Genres and Rhetorical Situations
Florida State University
ENC 2135: Research, Genre, and Context
July 08, 2022
Genres and Rhetorical Situations
In Chapter 2 of the class textbook, the authors discuss the concept of Genres, defining it as how a speaker chooses to respond to a rhetorical situation. Braziller and Kleinfeld (2021) declare that identifying the audience and the purpose is noteworthy when reading genres. In social contexts, a genre can be oversimplified to mean “type” or “category.” In Chapter 3 on Reading as a Writer: Rhetorical Situations & Genres Together, these authors suggest that genres go hand in hand with rhetorical situations. In particular, Braziller and Kleinfeld (2021) argue that genres simply respond to rhetorical situations. So, the composition of a genre occurs when the speaker or writer is working within a rhetorical situation, trying to respond to it in a creation (genre) characterized by a purpose, an audience, use of rhetorical appeals, mode, and medium.
This understanding of genres and rhetorical moments or situations is vital in analyzing the publication by Kimbu et al. (2021). This publication is one of the artifacts relevant to my area of study in Project 1 that I might utilize for my artifact analysis in Project 2. The genre of this artifact is a peer-reviewed journal article. Braziller and Kleinfeld (2021) define this genre as a paper created from research outcomes, submitted to scholars for a review of facts, and accepted for publication in a journal after review. So, the rationale for concluding that the genre for this artifact is a peer-reviewed journal article is because it has already been accepted for publication in the Annals of Tourism Research. This is a bimonthly peer-reviewed academic journal containing academic research on tourism.
The article’s purpose is clearly stated in its abstract. The rhetorical appeals apparent in this article are appeals to logic (logos) demonstrated by the authors’ use of descriptive evidence and appeals to credibility (ethos) manifest in the credibility of this evidence. The common elements of this genre are professional language, adherence to conventions of an academic citation style (APA), and adoption of IMRaD format (Introduction, Methods, Results, and Discussion). The genre’s style involves a scholarly tone and its design textual without visuals and with minimal statistics. Regarding sources, this peer-reviewed journal article has drawn from other credible and academically written publications.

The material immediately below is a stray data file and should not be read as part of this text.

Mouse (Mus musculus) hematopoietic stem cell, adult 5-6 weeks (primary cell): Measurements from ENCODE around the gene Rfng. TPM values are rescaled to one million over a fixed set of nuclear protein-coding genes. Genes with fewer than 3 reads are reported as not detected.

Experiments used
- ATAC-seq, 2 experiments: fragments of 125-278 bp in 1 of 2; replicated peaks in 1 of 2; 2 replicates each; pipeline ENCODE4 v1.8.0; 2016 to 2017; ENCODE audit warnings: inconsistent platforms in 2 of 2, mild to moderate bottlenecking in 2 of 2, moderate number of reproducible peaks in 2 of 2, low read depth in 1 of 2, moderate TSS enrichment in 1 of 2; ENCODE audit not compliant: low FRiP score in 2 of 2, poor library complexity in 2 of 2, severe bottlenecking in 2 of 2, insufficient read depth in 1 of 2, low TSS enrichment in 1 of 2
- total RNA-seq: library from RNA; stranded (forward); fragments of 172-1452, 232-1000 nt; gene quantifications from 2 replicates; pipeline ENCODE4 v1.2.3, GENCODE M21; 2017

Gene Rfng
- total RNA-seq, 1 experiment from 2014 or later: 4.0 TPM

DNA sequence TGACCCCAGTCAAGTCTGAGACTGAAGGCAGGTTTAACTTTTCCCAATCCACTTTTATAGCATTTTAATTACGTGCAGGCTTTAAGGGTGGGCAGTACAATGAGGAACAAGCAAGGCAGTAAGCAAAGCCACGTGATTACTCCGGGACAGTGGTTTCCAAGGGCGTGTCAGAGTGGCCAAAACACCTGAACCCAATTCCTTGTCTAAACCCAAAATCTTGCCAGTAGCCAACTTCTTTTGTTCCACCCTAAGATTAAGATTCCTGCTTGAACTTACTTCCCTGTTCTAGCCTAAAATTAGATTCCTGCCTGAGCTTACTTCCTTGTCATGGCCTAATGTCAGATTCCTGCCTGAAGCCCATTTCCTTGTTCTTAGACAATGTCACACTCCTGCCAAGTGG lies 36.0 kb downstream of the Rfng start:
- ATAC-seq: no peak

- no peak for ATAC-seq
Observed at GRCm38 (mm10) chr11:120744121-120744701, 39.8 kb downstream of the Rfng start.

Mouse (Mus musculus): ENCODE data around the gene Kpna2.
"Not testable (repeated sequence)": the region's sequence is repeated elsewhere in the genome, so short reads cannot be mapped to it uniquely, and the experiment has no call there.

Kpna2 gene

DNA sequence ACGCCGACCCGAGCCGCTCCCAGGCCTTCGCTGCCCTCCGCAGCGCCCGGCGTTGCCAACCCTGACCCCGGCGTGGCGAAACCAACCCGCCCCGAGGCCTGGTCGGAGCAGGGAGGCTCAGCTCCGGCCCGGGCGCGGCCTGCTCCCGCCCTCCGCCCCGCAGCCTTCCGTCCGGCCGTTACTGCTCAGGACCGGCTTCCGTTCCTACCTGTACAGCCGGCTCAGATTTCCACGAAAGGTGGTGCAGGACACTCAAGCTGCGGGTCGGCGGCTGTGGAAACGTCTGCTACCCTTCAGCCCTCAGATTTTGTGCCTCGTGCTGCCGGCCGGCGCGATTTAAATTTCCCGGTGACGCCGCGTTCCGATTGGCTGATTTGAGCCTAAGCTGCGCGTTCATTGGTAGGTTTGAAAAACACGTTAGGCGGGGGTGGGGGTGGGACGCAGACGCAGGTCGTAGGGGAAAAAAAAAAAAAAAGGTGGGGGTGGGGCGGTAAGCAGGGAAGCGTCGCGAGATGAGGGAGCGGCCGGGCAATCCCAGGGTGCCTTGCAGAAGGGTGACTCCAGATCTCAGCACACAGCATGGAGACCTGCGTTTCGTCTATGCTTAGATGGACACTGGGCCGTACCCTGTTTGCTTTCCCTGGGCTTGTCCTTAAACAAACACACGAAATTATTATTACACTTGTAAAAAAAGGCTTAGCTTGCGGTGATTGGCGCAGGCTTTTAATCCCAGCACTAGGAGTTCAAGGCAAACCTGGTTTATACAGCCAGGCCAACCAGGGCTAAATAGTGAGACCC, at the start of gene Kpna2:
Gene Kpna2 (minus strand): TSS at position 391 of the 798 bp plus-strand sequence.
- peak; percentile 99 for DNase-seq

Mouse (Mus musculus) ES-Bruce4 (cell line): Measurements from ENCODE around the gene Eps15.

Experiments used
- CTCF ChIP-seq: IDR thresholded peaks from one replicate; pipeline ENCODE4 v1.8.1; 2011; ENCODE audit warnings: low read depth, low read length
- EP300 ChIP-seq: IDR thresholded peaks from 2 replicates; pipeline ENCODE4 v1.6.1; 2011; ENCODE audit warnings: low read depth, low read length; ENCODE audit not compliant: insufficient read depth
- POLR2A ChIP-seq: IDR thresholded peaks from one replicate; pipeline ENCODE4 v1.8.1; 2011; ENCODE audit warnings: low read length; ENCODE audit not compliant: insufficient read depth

A rhetorical moment or situation has three elements. These include constraints, exigence, and audience (Braziller & Kleinfeld, 2021). The rhetorical situation that this artifact responds to is scholarly conversation revolving around gendered leadership. Its exigence is the authors’ need to recontextualize the nexus between gendered perspectives, entrepreneurial performance, and entrepreneurial leadership. So, the possible audience entails scholars and experts in entrepreneurship. The article’s constraints include reliance on a textual content only, arguments based on some theoretical assumptions, and focus on tourism-related entrepreneurship.
The article’s appeals to credibility (ethos) allow it to respond to the rhetorical situation about gendered leadership effectively by integrating evidence from multiple academic and professional sources. This helps build a coherent and reliable argument about the place of women in contemporary entrepreneurial leadership. The article’s use of appeals to logic (logos) helps fulfill its purpose by leveraging logical points, objective descriptive evidence, and a carefully organized structure to appeal to the entrepreneurial audience about the nexus between entrepreneurial leadership, gender, and entrepreneurial performance.
Braziller, A. & Kleinfeld, E. (2021). The Bedford book of genres: A guide & reader for Florida State University (3rd Ed.). Bedford/St. Martin. E-book ISBN: 781319470104.
Kimbu, A. N., de Jong, A., Adam, I., Ribeiro, M. A., Afenyo-Agbe, E., Adeola, O., & Figueroa-Domecq, C. (2021). Recontextualising gender in entrepreneurial leadership. Annals of Tourism Research, 88, 103176, 1-12. Doi: 10.1016/j.annals.2021.103176.